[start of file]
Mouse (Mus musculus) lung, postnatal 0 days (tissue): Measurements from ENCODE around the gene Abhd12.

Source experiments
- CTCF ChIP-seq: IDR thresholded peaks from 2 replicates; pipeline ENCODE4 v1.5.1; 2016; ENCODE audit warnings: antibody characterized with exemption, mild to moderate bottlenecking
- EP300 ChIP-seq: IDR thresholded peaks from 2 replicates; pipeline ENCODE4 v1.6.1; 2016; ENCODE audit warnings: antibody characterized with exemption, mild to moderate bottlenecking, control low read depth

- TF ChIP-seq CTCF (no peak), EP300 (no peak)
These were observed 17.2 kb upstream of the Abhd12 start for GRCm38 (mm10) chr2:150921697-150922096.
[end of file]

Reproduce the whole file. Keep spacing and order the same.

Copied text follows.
Mouse (Mus musculus) lung, postnatal 0 days (tissue): Measurements from ENCODE around the gene Abhd12.

Source experiments
- CTCF ChIP-seq: IDR thresholded peaks from 2 replicates; pipeline ENCODE4 v1.5.1; 2016; ENCODE audit warnings: antibody characterized with exemption, mild to moderate bottlenecking
- EP300 ChIP-seq: IDR thresholded peaks from 2 replicates; pipeline ENCODE4 v1.6.1; 2016; ENCODE audit warnings: antibody characterized with exemption, mild to moderate bottlenecking, control low read depth

- TF ChIP-seq CTCF (no peak), EP300 (no peak)
These were observed 17.2 kb upstream of the Abhd12 start for GRCm38 (mm10) chr2:150921697-150922096.